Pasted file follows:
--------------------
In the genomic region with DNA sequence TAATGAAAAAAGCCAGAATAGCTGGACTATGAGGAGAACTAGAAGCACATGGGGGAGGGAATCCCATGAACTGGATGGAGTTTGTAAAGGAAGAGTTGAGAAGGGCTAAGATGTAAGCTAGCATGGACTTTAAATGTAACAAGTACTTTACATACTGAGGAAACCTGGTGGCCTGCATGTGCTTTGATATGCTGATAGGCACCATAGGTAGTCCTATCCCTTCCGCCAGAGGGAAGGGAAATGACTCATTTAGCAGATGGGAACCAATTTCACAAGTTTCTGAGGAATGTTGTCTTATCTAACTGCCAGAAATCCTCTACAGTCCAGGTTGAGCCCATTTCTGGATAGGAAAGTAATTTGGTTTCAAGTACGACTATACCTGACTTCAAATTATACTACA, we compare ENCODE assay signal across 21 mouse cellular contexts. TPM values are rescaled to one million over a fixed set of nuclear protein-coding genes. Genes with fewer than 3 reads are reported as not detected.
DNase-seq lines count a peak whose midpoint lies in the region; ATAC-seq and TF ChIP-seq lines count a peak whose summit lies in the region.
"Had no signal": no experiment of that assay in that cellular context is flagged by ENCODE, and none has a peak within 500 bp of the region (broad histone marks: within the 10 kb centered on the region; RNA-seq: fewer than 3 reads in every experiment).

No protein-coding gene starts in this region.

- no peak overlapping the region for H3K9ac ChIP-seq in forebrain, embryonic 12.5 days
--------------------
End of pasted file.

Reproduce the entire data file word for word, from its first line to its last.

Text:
In the genomic region with DNA sequence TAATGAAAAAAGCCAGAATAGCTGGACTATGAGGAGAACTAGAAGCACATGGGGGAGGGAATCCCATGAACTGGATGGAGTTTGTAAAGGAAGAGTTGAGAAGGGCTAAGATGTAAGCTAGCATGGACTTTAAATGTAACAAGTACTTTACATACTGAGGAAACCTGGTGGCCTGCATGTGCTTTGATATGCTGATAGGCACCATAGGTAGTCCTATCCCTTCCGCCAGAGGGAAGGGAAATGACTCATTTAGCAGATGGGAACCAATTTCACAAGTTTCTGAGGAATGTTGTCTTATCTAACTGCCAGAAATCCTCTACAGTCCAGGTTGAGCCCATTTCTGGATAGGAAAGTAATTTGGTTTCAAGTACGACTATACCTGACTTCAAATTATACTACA, we compare ENCODE assay signal across 21 mouse cellular contexts. TPM values are rescaled to one million over a fixed set of nuclear protein-coding genes. Genes with fewer than 3 reads are reported as not detected.
DNase-seq lines count a peak whose midpoint lies in the region; ATAC-seq and TF ChIP-seq lines count a peak whose summit lies in the region.
"Had no signal": no experiment of that assay in that cellular context is flagged by ENCODE, and none has a peak within 500 bp of the region (broad histone marks: within the 10 kb centered on the region; RNA-seq: fewer than 3 reads in every experiment).

No protein-coding gene starts in this region.

- no peak overlapping the region for H3K9ac ChIP-seq in forebrain, embryonic 12.5 days